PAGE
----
TL;DR:
The age of the Solar system is an impressively precise observation. The solar system formed ~ 4.57 Ga bp.

The age of Earth depends on how you define its mass growth, and on some as of yet loosely constrained core formation models. In the worst case you choose the age to depend on the inclusion of the mass contributed by the now no longer very constrained age of the Earth-Moon forming impact event.

The possible age range is currently ~ 4.54 – 4.36 Ga bp. The current accepted date is in the lower end, while some intriguing observations of late could push the date nearer to the upper end.

————————–
* Note that the reassessment of the Moon samples now looks more legit than before. The coincident water observations are now known to be backed up by similar water content in the Mars mantle, as well as ice line behavior of modern protoplanetary disk models.

Torbjörn Larsson August 15, 2012 at 1:08 PM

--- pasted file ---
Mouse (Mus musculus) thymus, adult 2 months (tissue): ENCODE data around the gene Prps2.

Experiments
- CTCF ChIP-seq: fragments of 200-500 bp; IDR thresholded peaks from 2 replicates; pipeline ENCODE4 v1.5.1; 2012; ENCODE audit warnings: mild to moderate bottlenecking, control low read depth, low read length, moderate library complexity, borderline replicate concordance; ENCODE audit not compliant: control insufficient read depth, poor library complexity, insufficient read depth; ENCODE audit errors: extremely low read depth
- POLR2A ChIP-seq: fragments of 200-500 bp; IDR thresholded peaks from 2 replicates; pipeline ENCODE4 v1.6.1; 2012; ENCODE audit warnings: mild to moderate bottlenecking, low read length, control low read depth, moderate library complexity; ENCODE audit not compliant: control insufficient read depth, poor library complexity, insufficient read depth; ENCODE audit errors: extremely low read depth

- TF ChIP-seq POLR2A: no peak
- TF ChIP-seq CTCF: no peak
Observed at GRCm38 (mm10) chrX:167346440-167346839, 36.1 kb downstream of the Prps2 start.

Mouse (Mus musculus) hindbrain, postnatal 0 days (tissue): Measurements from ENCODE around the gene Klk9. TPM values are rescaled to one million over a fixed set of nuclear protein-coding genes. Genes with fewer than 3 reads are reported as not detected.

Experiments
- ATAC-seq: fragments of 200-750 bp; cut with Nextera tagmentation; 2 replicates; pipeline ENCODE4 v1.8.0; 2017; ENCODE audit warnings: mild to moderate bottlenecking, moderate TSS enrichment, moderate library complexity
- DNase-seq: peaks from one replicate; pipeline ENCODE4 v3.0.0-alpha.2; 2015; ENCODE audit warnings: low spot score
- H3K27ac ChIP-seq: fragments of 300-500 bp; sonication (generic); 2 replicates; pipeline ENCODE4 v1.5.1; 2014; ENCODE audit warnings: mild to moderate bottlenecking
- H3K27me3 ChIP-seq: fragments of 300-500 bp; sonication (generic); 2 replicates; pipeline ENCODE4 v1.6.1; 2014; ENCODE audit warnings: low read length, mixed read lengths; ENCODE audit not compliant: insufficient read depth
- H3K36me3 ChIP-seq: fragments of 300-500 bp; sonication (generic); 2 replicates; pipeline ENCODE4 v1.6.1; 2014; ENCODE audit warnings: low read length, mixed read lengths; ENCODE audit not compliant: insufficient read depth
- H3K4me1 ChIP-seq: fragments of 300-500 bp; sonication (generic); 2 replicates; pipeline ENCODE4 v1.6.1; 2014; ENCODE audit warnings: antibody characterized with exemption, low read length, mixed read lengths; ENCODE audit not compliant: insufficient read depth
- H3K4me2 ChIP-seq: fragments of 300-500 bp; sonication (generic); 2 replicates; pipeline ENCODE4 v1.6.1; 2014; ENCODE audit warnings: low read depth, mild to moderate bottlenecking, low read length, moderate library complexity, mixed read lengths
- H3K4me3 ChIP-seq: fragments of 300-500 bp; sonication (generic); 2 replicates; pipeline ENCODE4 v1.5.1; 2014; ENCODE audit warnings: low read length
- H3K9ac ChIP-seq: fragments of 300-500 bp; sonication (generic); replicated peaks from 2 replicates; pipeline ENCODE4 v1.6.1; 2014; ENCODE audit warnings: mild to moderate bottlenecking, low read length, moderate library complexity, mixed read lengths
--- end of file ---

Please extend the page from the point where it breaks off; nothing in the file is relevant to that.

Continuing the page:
[Reposted after the editor threw me out.]

That is a really nice walk through of the problem. My main interest is astrobiology, so this is very useful. I would add that zircons survive recycling of the crust, and the oldest zircons found have been dated to form ~ 4.4 Ga bp (billion years before present).

The best up to date review I know of is “Chronometry of Meteorites and the Formation of the Earth and Moon”, Kleine and Rudge, Elements 2011. Ca-Al rich inclusions in chondrites is similar to what is expected to be the first molecular cloud condensates. The “current best estimate” for the age of the Solar system comes from a dating of CAIs consistent with several chronometers, 4567.2 +/- 0.5 Ma bp or +/- 0.011 %.